When Ole Miss has the lead after six innings, their record is 22-2; when trailing after six it is 1-7... tied, 0-1. Reveals some weakness in arms coming out of the pen. They are 0-3 in low scoring games (2 runs or less) and 6-4 when they score 3-5 runs in a game. If they hit 0 homers in a game their record is 7-5; one home run in a game their record is 10-3. If they hit +2 homers, they are 6-2. If an opponent hits 0 homers in a game, Ole Miss is 13-3; 1 homer hit by an opponent and they are 9-2. +2 homers and thir record is 1-5. It is important for them to get the lead and have starters go as long as they can (Friday/Saturday games) in conference match-ups. They are winless in all conference Sunday games this year.

Ole Miss batting order. Coach Bianco has worked hard to get the right bats inserted at the right times. Some of those choices have been made after a weekday game, where a batter may have shown a hot streak. The team batting average is .300 (.443 slg. pct.) compared to opponent's team batting average of .256 (.388SP). All in all, it is a pretty stable batting order, hitting +.300 in the 1-5 order. Some major switches were made from the bottom of the order and rotating some of them into the 1-4 order. Let us take a look and try to decipher who we will see this weekend... with a few comments added, along with the usual information about their hitting numbers. "rotated in - slot" means they have seen the most action in the batting slot in SEC match-ups. Additional changes by Coach Bianco can be expected.

Tim Ferguson, CF (R-R, Jr.); Lead-off hitter. .319BA, 140AB, 34r, 4HR, 17RBI (.465SP): Started year in 3rd slot; consistent in lead-off since game 2 against Florida.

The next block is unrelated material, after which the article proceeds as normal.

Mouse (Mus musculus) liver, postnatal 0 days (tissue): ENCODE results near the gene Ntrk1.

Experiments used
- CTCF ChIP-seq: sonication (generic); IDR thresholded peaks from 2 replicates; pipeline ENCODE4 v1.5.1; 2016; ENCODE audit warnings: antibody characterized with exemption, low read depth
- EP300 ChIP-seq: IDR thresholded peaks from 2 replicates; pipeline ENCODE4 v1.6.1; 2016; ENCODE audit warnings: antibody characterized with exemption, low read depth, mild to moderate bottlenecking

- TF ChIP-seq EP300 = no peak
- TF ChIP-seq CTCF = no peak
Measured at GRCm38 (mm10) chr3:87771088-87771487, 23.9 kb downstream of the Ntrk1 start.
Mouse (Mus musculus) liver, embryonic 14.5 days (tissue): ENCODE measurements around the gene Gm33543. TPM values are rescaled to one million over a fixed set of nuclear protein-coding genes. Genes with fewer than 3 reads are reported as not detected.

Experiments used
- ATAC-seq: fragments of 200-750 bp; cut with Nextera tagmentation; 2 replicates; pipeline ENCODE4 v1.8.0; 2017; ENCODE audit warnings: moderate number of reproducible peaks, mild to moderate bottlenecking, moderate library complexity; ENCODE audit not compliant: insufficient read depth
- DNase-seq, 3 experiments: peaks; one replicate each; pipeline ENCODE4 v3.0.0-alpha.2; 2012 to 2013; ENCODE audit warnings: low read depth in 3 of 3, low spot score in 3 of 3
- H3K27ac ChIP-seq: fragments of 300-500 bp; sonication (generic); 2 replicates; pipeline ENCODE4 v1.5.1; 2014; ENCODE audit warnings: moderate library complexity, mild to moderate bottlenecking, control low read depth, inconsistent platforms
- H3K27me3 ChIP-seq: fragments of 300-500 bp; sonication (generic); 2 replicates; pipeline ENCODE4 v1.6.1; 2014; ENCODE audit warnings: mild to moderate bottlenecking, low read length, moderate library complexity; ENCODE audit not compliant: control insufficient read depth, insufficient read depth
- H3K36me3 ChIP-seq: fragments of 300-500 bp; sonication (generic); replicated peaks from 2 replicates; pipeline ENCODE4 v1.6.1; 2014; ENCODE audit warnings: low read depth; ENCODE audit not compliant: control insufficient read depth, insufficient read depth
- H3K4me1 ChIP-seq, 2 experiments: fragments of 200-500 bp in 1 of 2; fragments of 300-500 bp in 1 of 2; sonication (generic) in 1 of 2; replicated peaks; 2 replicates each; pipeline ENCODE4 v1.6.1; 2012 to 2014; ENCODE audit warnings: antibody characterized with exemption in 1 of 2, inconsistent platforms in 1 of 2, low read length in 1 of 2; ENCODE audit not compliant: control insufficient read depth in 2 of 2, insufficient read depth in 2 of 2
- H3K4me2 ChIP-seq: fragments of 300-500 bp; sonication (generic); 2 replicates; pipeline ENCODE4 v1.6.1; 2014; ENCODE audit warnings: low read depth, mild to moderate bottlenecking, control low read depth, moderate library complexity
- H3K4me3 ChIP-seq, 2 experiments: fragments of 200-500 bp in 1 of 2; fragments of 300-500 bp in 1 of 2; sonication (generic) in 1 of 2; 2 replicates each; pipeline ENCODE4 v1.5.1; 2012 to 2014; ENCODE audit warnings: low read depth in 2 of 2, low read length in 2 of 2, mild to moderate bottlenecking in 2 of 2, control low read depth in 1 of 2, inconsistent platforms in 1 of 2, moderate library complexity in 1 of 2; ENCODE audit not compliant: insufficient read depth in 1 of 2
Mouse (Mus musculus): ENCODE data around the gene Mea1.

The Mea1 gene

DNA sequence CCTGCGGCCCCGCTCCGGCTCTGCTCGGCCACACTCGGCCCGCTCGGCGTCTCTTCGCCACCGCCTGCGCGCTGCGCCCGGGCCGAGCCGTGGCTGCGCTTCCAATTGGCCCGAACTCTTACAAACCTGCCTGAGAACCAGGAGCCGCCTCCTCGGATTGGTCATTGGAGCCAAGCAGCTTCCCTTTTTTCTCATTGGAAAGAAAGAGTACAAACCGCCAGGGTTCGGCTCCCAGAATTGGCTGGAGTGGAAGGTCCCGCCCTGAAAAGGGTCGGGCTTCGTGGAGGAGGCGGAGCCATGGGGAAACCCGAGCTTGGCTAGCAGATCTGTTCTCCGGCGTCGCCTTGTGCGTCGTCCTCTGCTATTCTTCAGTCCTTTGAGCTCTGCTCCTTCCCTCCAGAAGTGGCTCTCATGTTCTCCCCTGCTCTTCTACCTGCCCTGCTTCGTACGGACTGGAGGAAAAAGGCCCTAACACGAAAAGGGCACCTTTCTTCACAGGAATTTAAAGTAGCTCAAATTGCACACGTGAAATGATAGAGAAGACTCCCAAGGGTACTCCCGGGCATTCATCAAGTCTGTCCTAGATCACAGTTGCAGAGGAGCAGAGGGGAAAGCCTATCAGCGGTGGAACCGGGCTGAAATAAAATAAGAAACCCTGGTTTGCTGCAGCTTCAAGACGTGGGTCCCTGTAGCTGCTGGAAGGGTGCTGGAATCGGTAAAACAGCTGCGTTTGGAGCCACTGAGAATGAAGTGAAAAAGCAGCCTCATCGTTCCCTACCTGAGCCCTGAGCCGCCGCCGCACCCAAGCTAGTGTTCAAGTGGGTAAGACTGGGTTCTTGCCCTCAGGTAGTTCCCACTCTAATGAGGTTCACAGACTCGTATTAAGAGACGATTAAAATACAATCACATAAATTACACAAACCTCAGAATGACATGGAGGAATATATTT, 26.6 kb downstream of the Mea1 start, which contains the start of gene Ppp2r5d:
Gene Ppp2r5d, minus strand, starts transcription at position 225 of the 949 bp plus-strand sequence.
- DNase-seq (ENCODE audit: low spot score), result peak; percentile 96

Kevin Mort, SS (R-R, Sr.); rotated into 2nd slot. .320BA, 121AB, 21r, 2HR, 14RBI (.408SP): Was #9 hitter until UGa series (game #2). Moved to #7 (UGa gm. 2), now #2.

Matt Smith, DH (R-R, Tr.Jr.); stable 3rd slot guy. .355BA, 104AB, 35r, 6HR, 29RBI (.579SP): Solid hitter relied upon for run advancement and RBI.

Zach Miller, 3B (R-R, RS Sr.); rotated into 4th slot. .352BA, 123AB, 27r, 1HR, 35RBI (.440SP): Was hitting primarily in 5 slot, but moved to #4 in UGa series (game #3).

Alex Yarbrough, 2B (S-R, Fr.); rotated into 5th slot. .304BA, 120AB, 23r, 21RBI (.392SP): 1&2 slots early in year (Ky, Fl, Tn); 7& 6 slots (UGa, 1&2). Started 5 slot (UGa #3).

Taylor Hightower, C (S-R, So.); 6th slot (Memphis game). .273BA, 97AB, 13r, 16RBI (.303SP): 7,8 and 9 slot hitter most of season. Look for Phillips to hit 6th against us.

Miles Hamblin, 1B (L-R, Jr.); rotated into 7th slot. .240BA, 91AB, 8r, 3HR, 24RBI (.417SP): history of hitting in 7, 8 slots. Recently inserted in games for late innings.

Taylor Hashman, LF (R-R, Tr. Sr.); rotated into 8th slot. .263BA, 53AB, 17r, 3HR, 12RBI (.475SP): history of hitting in 7, 8 slots. Recently inserted (ph/pr) for late production.